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PUPPETEER PULLS LOTS OF STRINGS WHILE DELIVERING `GREEN' MESSAGE

Turn around and you're a young girl, a young wife with babies of your own; a grandmother, an empty nester - but puppets go on forever.

That's the experience of LynnAnne T. Richards, artistic director of Strings 'N Things, who has spent 27 years in puppeteering, instructing and entertaining children and the young at heart.Her own children used to help her, but they've outgrown the interest. In their place, several grandchildren help with shows outside of school hours, and a few of her associates are remarkably faithful. But after all else is said and done, Richards is on the stage and in the basement making new creations.

No matter, Richards wouldn't do anything else with her life. "I have had a very rich experience," she said.

At Hill View Elementary School in Granite District a month ago, the Strings 'N Things gang gathered to do "Green Means Me," an environmental show on the evils of littering. It was entertainment spiked with painless learning as the delighted students related to the puppets. Some were lucky enough to get parts, dressing up as rabbit, bear and raccoon in a bluegrass trio with a washboard and ukulele, or becoming one of nine segments of obnoxious garbage that comprise the Trash-a-Saurus.

Chomp the Vulture, who has a Jimmy Durante style of delivery, gloats over the sloppy mess left in the park by the thoughtless Litter-bitter family; and when he "flies" about the audience, he's greeted with happy squeals and sparkling eyes. Counteracting his bad influence is Squinter the Garbologist, who teaches the kids to "reduce, reuse, recycle."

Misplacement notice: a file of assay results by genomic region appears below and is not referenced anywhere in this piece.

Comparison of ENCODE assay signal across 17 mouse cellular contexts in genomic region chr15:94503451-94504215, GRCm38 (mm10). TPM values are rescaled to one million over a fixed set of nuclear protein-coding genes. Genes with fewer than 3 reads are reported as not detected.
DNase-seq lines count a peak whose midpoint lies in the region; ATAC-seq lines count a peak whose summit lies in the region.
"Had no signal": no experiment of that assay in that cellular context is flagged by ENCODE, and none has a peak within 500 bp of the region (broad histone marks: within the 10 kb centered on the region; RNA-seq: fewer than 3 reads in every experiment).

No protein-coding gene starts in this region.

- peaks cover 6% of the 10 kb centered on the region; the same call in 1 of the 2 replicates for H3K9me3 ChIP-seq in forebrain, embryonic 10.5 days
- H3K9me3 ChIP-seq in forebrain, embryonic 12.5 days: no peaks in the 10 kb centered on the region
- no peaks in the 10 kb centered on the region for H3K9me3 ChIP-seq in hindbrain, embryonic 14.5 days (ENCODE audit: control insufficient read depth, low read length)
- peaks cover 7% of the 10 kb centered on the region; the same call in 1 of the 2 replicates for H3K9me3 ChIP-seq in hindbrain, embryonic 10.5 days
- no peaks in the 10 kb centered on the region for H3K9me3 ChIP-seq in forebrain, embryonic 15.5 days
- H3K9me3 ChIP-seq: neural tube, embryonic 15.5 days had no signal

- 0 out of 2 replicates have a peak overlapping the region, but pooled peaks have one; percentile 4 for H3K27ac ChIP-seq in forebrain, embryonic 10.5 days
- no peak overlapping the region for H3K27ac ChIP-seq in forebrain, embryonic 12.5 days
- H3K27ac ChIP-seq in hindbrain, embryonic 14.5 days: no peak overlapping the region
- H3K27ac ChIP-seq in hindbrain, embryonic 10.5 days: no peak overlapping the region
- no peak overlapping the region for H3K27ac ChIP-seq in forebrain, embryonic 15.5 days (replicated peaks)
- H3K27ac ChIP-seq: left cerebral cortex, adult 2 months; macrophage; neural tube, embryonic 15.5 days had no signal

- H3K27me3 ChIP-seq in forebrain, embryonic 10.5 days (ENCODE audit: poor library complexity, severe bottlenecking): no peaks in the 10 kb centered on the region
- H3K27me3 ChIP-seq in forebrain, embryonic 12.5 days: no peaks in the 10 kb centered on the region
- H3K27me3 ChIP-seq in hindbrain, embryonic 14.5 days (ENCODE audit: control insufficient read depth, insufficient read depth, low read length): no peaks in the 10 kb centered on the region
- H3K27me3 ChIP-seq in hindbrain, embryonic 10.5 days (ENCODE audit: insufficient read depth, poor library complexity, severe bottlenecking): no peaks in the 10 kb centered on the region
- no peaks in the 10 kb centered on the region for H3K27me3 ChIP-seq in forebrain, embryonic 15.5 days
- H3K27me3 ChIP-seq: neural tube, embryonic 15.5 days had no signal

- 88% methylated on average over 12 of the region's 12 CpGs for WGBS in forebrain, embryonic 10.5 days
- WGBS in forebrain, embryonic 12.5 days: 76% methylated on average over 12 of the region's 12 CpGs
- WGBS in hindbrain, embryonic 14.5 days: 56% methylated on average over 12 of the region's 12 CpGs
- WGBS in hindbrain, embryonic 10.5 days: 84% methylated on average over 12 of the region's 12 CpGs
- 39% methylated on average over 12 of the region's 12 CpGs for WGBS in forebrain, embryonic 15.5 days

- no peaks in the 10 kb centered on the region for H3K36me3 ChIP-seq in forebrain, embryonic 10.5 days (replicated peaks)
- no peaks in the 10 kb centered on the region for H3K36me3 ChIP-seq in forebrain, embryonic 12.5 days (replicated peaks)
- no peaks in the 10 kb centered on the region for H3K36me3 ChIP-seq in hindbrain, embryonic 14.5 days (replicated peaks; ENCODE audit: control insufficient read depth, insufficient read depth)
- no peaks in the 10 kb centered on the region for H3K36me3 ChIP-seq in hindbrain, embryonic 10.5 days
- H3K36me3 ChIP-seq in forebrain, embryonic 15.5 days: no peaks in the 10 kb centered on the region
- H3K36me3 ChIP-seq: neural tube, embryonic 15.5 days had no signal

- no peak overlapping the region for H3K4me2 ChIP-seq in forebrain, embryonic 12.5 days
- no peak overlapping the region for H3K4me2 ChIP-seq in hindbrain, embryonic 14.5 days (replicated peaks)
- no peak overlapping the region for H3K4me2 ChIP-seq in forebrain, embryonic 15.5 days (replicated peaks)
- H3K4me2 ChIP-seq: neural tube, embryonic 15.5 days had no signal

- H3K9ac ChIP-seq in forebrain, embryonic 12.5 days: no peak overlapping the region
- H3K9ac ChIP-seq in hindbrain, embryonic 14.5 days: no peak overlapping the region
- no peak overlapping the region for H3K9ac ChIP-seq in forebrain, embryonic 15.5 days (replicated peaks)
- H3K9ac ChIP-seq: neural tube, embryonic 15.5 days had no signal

"I love to work with kids," said Richards between shows, looking cool and collected. "I like to give shows centered around the curriculum, that put across a message painlessly; as we say in our logo, puppets with a purpose. We do `Green Means Me' seven or eight times during the school year."

Principal Paul McCarty watches with a smile. "We've had Strings 'N Things several times, and the reaction is always the same - the kids have fun, and they get the message," he said. Hill View is typical of many schools inthe valley, where Strings 'N Things is welcome for repeat performances.

Richards has an arts background. She majored in speech and minored in art and holds a master's degree in children's drama. Puppeteering began for her when she was asked to put together a show for an LDS Primary with hand puppets. Her children were involved. "We did it all over the valley," she recalled.